BreadTube or LeftTube is a loose and informal group of online content creators who create video content, including video essays and livestreams, from socialist, social democratic, communist, anarchist, and other left-wing perspectives.[1][2][3][4][5][6] BreadTube creators generally post videos on YouTube that are discussed on other online platforms, such as Reddit.[7]

The New York Times author Kevin Roose wrote that BreadTube creators employ a method he calls "algorithmic hijacking".[8] This method involves them choosing to focus on the same topics discussed by content creators with right-wing politics, as a means for enabling their videos to be recommended to the same audiences consuming right-wing or far-right videos,[8] thereby exposing a wider audience to their perspectives.[7]

Many BreadTube content creators are crowdfunded, and their channels often serve as introductions to left-wing politics for young viewers.[9]

BreadTube creators align with collectivist modes of governance, while opposing the alt-right and far-right.[6] Infighting is common within the BreadTube community, which has been attributed to "the community hosting a spectrum of beliefs, ranging from Social Democratic to Maoist".[6]


The term BreadTube derives from Peter Kropotkin's The Conquest of Bread,[10][11][12] a book explaining how to achieve anarcho-communism and how an anarcho-communist society would function.

The BreadTube phenomenon itself does not have a clear origin, although many BreadTube channels started in an effort to combat anti-social justice warrior and alt-right content that gained traction in the mid-2010s.[13][14] By 2018, these individual channels had formed an interconnected community.[14] Two prominent early BreadTubers were Lindsay Ellis, who left Channel Awesome in 2015 to start her own channel in response to the Gamergate controversy, and Natalie Wynn, who started her channel ContraPoints in 2016 in response to the online dominance of the alt-right at the time.[11] In an April 2021 interview, Wynn opined that "The alt-right, the manosphere, incels, even the so-called SJW Internet and LeftTube all have a genetic ancestor in New Atheism."[15]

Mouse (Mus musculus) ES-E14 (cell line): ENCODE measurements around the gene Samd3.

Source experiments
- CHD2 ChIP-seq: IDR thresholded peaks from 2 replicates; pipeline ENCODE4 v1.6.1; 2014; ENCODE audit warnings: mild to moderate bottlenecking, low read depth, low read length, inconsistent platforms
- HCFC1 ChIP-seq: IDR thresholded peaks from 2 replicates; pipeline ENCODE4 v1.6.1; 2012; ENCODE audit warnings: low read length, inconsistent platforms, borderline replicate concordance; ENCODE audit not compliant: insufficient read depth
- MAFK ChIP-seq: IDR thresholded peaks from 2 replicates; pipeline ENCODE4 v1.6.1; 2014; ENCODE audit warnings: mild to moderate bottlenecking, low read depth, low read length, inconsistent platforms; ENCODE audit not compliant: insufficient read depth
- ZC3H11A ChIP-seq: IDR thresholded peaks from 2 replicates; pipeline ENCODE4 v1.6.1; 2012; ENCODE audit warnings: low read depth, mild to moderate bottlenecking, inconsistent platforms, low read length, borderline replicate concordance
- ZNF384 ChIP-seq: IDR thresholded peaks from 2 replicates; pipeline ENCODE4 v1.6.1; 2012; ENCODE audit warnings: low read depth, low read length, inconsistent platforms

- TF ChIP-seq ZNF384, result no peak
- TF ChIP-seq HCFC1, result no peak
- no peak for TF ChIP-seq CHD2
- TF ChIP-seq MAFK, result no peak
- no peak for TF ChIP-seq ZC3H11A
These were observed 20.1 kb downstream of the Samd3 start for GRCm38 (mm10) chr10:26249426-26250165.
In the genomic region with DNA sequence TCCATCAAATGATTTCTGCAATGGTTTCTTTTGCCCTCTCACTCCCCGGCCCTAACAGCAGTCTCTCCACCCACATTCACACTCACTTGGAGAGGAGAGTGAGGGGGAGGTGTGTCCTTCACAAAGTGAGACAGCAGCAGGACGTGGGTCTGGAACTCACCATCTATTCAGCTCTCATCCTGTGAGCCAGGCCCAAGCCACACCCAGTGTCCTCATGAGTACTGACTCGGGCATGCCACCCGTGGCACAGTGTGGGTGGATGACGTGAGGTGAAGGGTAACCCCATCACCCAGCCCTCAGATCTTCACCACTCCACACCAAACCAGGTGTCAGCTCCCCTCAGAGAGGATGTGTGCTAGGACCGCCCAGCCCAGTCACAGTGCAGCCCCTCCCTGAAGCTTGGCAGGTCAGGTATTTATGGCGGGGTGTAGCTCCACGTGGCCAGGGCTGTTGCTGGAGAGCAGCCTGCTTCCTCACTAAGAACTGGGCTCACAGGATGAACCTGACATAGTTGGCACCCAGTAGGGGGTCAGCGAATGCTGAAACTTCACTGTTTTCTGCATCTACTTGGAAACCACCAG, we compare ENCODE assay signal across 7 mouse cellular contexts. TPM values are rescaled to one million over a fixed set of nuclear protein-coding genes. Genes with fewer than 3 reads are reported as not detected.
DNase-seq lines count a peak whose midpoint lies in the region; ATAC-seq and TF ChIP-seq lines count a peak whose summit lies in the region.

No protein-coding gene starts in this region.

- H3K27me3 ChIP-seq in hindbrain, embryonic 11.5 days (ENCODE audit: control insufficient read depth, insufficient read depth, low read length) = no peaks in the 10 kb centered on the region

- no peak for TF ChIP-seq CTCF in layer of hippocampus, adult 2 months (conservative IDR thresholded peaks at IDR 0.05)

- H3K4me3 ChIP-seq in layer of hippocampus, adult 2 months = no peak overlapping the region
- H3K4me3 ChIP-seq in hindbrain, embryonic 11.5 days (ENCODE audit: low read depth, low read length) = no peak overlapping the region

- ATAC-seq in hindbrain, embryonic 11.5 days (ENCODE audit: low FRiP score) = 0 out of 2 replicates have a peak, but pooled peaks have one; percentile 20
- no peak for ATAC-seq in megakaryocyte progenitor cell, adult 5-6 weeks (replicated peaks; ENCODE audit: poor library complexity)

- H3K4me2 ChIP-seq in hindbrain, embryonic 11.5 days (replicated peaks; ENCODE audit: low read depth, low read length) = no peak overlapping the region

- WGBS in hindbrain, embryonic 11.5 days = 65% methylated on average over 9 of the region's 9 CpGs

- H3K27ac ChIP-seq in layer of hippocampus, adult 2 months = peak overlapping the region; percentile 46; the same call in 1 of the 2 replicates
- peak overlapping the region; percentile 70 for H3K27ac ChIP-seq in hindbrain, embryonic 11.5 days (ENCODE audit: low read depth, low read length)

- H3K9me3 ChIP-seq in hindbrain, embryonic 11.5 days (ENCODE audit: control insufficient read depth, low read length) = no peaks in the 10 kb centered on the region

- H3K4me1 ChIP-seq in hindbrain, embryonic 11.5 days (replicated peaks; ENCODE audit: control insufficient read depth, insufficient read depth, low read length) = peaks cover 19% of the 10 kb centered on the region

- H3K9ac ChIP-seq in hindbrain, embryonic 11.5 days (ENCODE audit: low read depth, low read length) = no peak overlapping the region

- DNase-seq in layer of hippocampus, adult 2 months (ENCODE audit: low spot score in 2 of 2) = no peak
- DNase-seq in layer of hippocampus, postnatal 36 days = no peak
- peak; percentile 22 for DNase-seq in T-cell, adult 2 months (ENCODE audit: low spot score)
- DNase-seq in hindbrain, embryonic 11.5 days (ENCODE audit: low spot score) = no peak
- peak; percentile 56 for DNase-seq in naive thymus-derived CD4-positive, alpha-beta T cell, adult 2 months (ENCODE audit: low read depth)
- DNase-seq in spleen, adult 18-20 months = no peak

BreadTube videos frequently have a high production value, incorporating theatrical elements and running for longer than typical YouTube videos.[1][2] Many are direct responses to right-wing talking points.[7] Whereas right-wing and cyberlibertarian creators' videos are usually antagonistic towards their political opponents, many BreadTubers seek to analyze and understand their opponents' arguments, often employing subversion, humor, and "seduction".[7][16] Many aim to appeal to broad audiences, reaching people who do not already hold left-wing viewpoints rather than "preaching to the choir".[7] Videos often do not end with a solid conclusion, instead encouraging viewers to come to their own conclusions from the referenced material.[7] As BreadTube channels often cite left-wing and socialist texts to inform their arguments, this can act as an introduction to left-wing thought for their viewers.[9]

Notable channels

BreadTube content is in English and most BreadTubers come from the United States or the United Kingdom.[17] The term is informal and often disputed, as there are no agreed-upon criteria for inclusion. According to The New Republic, in 2019, the five people most commonly mentioned as examples were Natalie Wynn (ContraPoints), Lindsay Ellis, Harry Brewis (Hbomberguy), Philosophy Tube, and Shaun, while Kat Blaque and Anita Sarkeesian are cited as significant influences;[5][11] Ian Danskin (aka Innuendo Studios),[2] Hasan Piker,[5][18] Vaush,[18] and Destiny[18][8] have also been described as part of BreadTube. However, several of these people, including Ellis,[19] Shaun,[20] and Wynn[21] have rejected the label.


According to The Conversation, as of 2021, BreadTube content creators "receive tens of millions of views a month and have been increasingly referenced in media and academia as a case study in deradicalisation."[13] According to The Independent, BreadTube "commentators have been trying, quite successfully, to intervene in the right-wing recruitment narrative – lifting viewers out of the rabbit-hole, or, at least, shifting them over to a new one."[18]

Black BreadTube content creator Kat Blaque has criticized the lack of black content creators within BreadTube and argues that black content creators are marginalized within BreadTube.[6] BreadTube content creator Kyle Kulinski argued that infighting within BreadTube has left the community "politically impotent and ineffectual."[6]